The annual meeting of stockholders of Eagle Materials Inc., which we refer to as the “Company,” will be held at the Hilton Dallas Park Cities, 5954 Luther Lane, Dallas, TX 75225, at 8:00 a.m., local time, on Tuesday, August 3, 2021.

At the meeting, stockholders will vote on:

(1)

Election of the four Class III directors identified in the accompanying proxy statement, each to hold office for three years.

(2)

Approval of an advisory resolution regarding the compensation of our named executive officers.

(3)

Approval of the expected appointment of Ernst & Young LLP as the Company’s independent auditors for the fiscal year ending March 31, 2022.

(4)

Any other matters properly brought before the annual meeting, or any adjournment thereof.

The Company’s Board of Directors has fixed the close of business on June 8, 2021 as the record date for the determination of stockholders entitled to notice of and to vote at the meeting or any adjournment thereof. Only record holders of the Company’s common stock, par value $0.01 per share, which we refer to as our “Common Stock,” at the close of business on the record date are entitled to notice of and to vote at the annual meeting. A list of holders of Common Stock will be available for examination by any stockholder at the meeting and, during the ten-day period preceding the meeting date at the executive offices of the Company located at 5960 Berkshire Ln., Suite 900, Dallas, Texas 75225.

For further information regarding the matters to be acted upon at the annual meeting, I urge you to carefully read the accompanying proxy statement. If you have questions about these proposals or would like additional copies of the proxy statement, please contact: Eagle Materials Inc., Attention: James H. Graass, Secretary, 5960 Berkshire Ln., Suite 900, Dallas, Texas 75225 (telephone: (214) 432-2000).

You are cordially invited to attend the annual meeting. Your vote is important. Whether or not you expect to attend the annual meeting in person, please vote through the Internet (as described in the Notice) or by telephone or fill in, sign, date and promptly return the accompanying form of proxy in the enclosed postage-paid envelope so that your shares may be represented and voted at the annual meeting. This will not limit your right to attend or vote in person at the annual meeting. Your proxy will be returned to you if you choose to attend the annual meeting and request that it be returned. Shares will be voted in accordance with the instructions contained in your proxy, but if any proxies that are signed and returned to us do not specify a vote on any proposal, such proxies will be voted in the manner, if any, recommended by the Board.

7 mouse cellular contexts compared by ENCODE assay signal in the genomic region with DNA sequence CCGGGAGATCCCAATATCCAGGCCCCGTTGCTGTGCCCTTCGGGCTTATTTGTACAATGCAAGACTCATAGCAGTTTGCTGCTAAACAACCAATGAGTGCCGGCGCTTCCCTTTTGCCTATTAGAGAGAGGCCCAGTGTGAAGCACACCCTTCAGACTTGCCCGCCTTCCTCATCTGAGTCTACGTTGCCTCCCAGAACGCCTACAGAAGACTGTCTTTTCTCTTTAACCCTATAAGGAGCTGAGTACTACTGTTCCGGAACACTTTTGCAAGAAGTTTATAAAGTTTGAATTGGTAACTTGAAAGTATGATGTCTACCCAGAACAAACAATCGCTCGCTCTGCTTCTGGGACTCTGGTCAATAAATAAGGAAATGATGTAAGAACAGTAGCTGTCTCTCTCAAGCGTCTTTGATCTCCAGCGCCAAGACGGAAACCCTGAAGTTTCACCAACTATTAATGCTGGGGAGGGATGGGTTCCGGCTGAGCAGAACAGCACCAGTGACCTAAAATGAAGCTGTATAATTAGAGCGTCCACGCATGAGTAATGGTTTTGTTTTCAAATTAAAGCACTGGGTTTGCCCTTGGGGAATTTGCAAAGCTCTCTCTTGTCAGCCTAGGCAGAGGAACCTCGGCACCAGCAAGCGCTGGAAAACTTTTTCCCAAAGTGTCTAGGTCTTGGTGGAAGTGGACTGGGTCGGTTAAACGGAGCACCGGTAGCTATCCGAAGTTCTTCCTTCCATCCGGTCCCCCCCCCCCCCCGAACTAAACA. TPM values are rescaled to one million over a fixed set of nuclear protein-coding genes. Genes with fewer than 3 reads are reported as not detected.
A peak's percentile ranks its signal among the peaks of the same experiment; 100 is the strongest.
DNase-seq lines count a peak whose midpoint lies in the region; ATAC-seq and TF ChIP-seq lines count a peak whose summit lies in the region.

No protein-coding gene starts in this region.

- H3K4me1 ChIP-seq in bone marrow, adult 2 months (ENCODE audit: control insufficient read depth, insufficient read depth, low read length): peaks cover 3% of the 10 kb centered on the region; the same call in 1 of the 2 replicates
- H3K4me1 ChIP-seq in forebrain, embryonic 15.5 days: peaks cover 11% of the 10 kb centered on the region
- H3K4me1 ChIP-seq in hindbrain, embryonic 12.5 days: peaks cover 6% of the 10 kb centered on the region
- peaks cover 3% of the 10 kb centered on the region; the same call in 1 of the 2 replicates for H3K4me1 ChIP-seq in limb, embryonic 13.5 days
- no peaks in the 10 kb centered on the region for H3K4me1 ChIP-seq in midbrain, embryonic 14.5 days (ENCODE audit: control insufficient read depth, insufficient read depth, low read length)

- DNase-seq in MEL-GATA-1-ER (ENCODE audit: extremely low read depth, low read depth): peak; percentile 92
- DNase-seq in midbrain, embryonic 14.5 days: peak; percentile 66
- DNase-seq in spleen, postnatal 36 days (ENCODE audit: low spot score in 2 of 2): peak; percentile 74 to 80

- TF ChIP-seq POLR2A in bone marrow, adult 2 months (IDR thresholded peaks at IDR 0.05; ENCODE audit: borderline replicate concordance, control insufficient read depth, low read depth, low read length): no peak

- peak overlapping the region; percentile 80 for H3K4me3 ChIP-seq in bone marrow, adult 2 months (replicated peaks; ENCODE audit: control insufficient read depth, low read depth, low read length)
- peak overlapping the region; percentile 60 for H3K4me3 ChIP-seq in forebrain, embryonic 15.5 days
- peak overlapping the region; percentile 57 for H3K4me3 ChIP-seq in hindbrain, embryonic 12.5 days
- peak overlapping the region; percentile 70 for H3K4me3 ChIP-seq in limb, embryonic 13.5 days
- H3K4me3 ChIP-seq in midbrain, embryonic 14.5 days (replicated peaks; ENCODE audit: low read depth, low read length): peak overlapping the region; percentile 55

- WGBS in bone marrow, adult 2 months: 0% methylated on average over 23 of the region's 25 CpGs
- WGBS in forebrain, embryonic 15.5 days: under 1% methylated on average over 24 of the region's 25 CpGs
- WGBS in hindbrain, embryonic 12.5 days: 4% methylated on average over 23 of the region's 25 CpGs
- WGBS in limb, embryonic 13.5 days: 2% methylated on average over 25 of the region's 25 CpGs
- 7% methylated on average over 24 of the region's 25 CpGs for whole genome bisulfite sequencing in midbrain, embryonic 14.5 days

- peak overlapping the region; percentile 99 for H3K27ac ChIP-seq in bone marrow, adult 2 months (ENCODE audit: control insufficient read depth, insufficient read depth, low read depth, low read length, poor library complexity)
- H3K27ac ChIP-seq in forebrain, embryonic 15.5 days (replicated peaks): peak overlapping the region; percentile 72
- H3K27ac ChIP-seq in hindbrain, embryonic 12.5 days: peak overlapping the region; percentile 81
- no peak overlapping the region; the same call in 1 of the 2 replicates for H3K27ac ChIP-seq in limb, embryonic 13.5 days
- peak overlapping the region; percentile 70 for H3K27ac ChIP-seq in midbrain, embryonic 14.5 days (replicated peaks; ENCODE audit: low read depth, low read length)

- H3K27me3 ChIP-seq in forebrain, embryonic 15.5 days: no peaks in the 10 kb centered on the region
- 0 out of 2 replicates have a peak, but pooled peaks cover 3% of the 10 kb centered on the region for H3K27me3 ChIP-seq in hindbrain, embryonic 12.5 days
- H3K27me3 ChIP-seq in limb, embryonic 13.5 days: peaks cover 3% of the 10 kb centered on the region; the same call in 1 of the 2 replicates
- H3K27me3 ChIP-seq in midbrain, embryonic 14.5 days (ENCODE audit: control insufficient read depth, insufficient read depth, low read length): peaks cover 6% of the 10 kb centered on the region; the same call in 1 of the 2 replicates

By Order of the Board of Directors

 

 

 

 

 

JAMES H. GRAASS

 

 

 

 

 

Executive Vice President,

General Counsel and Secretary

 

 

 

Dallas, Texas

 

 

June 24, 2021

 

 

 

 

 

 

IMPORTANT NOTICE REGARDING THE AVAILABILITY OF PROXY MATERIALS

FOR THE ANNUAL MEETING OF STOCKHOLDERS TO BE HELD ON AUGUST 3, 2021.

Our proxy statement and 2021 annual report to stockholders are available

to you on the Internet at www.proxyvote.com.

 

 


 

 

TABLE OF CONTENTS

 

 

 

 

 

 

Page

Introduction

 

1

Date, Time and Place of the Annual Meeting

 

1

Purposes of the Annual Meeting and Recommendations of our Board of Directors

 

1

About the Meeting

 

2

Who Can Vote

 

2

How Proxies Will be Voted

 

2

How to Revoke Your Proxy

 

2

Quorum and Required Vote

 

2

Expenses of Soliciting Proxies

 

2

How You Can Vote

 

2

Proposal No. 1: Election of Directors and Related Matters

 

3

General

 

3

Director Independence

 

3

Nominees

 

4

Recommendation of the Board

 

4

Director Qualifications

 

5

Board Meetings and Attendance Records

 

8

Board Compensation

 

9

Non-Employee Director Compensation for Fiscal Year 2021

 

10

Board Leadership Structure and Role in Risk Oversight

 

11

Board Committees

 

12

Compensation Committee Interlocks and Insider Participation

 

14

How to Contact Our Board

 

15